"Nice"


(Andy Jones) #1

I've felt some of the same hostility. Sometimes it seems like "Matz is
nice so we can be jerks [...]

I suspect that part of the problem is, "nice" is nearly meaningless in English. "Might I suggest that the world would greatly benefit if you jumped off a cliff?" is, arguably, nice, because I'm being polite.

I gather that the Japanese word that got translated to "nice" in "Matz is nice..." has a more specific meaning.

I'm one of those folks who would rather have a proper code of conduct, with an explanation for how it would be enforced. But that ship has sailed here for now, I seem to recall.

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(Leam Hall) #2

I suspect you are true on all counts. You have been polite, even when
my choices don't seem to make sense. You've helped me challenge my
assumptions. Thank you.

One of my concerns is about Ruby itself. The language is a great
general purpose tool and easy for people to learn. Yet the community
seems slanted towards ignoring or even pushing away new people.
There's probably no real way to enforce "don't be a jerk" on IRC as
it's real time and moderators are not always present. Not even sure
there's a way to do it on an e-mail list. The community quality is
impacted by our behavior. Some of that behaivor seems very negative.
If we discourage new Ruby-ists and watch currenty Ruby people move to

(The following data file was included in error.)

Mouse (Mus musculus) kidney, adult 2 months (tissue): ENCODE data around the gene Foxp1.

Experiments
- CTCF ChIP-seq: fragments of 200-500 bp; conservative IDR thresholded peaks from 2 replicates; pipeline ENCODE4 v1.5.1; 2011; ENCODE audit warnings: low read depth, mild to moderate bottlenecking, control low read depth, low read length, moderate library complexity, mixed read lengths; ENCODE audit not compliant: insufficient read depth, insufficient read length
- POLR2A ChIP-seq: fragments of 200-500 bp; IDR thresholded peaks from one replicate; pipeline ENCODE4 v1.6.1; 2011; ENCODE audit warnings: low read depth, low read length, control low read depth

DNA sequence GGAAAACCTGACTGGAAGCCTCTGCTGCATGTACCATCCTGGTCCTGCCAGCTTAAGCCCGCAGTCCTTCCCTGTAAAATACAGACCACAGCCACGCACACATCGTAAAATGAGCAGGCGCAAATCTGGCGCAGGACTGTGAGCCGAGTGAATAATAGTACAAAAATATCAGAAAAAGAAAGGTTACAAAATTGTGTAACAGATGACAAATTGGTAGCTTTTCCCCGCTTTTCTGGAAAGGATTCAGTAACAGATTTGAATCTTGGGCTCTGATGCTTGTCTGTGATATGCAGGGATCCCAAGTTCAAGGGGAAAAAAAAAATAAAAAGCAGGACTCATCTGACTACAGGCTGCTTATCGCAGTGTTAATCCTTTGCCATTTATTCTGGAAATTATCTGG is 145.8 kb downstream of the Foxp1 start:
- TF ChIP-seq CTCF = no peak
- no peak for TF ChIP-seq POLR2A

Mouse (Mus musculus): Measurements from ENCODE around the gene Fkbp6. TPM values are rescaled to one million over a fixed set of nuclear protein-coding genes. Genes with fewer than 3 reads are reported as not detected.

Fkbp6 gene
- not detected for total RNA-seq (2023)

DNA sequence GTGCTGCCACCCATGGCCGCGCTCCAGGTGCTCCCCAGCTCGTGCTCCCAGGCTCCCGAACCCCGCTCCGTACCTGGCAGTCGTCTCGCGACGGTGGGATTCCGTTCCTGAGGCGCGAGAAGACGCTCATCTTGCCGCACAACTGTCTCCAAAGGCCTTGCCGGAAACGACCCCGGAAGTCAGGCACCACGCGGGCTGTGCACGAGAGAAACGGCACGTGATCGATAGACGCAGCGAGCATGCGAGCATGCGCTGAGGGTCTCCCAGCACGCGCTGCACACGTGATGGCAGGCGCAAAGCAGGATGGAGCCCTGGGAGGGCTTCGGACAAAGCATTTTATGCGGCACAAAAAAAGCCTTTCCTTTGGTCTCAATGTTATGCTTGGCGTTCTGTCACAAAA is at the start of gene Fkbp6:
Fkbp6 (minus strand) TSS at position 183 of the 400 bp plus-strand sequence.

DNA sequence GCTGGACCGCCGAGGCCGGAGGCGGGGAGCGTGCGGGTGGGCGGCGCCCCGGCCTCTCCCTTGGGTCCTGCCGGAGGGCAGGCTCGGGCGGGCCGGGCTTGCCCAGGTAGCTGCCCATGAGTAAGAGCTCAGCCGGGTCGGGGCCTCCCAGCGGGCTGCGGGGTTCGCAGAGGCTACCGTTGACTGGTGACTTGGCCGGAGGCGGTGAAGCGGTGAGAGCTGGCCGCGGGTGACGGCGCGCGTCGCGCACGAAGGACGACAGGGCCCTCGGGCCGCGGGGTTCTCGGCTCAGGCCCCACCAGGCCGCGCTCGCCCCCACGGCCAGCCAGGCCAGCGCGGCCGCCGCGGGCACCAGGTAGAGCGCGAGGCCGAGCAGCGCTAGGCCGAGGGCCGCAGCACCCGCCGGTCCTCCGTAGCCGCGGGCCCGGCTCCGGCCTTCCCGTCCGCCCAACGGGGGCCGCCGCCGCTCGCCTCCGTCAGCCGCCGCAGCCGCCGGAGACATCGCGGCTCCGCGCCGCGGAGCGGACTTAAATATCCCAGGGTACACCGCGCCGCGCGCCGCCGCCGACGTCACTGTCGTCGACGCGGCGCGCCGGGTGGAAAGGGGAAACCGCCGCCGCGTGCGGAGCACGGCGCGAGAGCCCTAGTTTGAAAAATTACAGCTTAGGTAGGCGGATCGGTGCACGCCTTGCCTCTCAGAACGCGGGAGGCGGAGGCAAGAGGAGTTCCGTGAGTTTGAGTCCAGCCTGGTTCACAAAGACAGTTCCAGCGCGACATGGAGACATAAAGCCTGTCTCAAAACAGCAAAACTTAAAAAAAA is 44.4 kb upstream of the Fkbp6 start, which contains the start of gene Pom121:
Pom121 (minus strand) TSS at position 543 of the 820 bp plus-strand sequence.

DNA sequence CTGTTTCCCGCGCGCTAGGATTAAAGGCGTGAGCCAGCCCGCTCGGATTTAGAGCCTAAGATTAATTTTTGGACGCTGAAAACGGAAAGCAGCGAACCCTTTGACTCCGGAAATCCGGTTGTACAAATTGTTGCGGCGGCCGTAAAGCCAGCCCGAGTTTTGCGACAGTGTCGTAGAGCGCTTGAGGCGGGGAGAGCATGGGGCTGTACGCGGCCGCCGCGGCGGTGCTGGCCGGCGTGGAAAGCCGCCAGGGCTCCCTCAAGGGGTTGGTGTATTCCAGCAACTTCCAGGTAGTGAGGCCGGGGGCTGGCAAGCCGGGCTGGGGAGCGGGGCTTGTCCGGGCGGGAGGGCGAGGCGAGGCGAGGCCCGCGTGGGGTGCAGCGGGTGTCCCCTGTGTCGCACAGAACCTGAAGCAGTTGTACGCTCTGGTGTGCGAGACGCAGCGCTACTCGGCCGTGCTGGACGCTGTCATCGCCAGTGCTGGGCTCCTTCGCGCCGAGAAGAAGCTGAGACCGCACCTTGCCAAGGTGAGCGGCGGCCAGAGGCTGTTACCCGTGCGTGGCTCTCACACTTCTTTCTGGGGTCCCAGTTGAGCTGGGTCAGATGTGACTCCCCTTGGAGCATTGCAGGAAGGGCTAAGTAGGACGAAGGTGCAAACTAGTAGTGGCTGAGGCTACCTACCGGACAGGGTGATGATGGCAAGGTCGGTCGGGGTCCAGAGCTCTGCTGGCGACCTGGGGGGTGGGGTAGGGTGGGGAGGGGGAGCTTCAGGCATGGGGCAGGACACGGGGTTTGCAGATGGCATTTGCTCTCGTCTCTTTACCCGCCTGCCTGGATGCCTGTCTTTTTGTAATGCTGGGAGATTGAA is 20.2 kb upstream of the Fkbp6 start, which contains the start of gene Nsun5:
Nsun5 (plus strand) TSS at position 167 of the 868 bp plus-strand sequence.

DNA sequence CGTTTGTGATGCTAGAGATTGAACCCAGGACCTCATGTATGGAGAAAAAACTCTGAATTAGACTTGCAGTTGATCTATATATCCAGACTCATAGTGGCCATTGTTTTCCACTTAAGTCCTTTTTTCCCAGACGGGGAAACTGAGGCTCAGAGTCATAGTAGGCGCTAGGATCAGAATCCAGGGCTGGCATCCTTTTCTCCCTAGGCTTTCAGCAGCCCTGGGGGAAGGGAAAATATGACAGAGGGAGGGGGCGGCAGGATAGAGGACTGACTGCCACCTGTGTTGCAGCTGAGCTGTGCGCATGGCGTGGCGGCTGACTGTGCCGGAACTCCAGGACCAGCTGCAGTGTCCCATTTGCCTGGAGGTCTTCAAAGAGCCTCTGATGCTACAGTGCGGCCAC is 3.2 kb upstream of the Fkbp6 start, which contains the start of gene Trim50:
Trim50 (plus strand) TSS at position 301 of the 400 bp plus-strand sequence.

Go, Elixir, or whatever, we seem to be losing both quality and
quantity.

What can we do to bring that ship back to port and scrub off the
barnacles so she can sail futher and faster? Or has it sunk already?

···

On Fri, Aug 3, 2018 at 8:17 AM, Andy Jones <Andy.Jones@jameshall.co.uk> wrote:

I've felt some of the same hostility. Sometimes it seems like "Matz is
nice so we can be jerks [...]

I suspect that part of the problem is, "nice" is nearly meaningless in English. "Might I suggest that the world would greatly benefit if you jumped off a cliff?" is, arguably, nice, because I'm being polite.

I gather that the Japanese word that got translated to "nice" in "Matz is nice..." has a more specific meaning.

I'm one of those folks who would rather have a proper code of conduct, with an explanation for how it would be enforced. But that ship has sailed here for now, I seem to recall.


(Fabian Zitter) #3

The play on words in Matz Is Nice And So Are We is that it spells “minasaw” which is very close to 皆さん (minasan) meaning something like “everyone” or “all of us” in Japanese.

···

Sent from my iPhone

On Aug 3, 2018, at 21:17, Andy Jones <Andy.Jones@jameshall.co.uk> wrote:

I've felt some of the same hostility. Sometimes it seems like "Matz is
nice so we can be jerks [...]

I suspect that part of the problem is, "nice" is nearly meaningless in English. "Might I suggest that the world would greatly benefit if you jumped off a cliff?" is, arguably, nice, because I'm being polite.

I gather that the Japanese word that got translated to "nice" in "Matz is nice..." has a more specific meaning.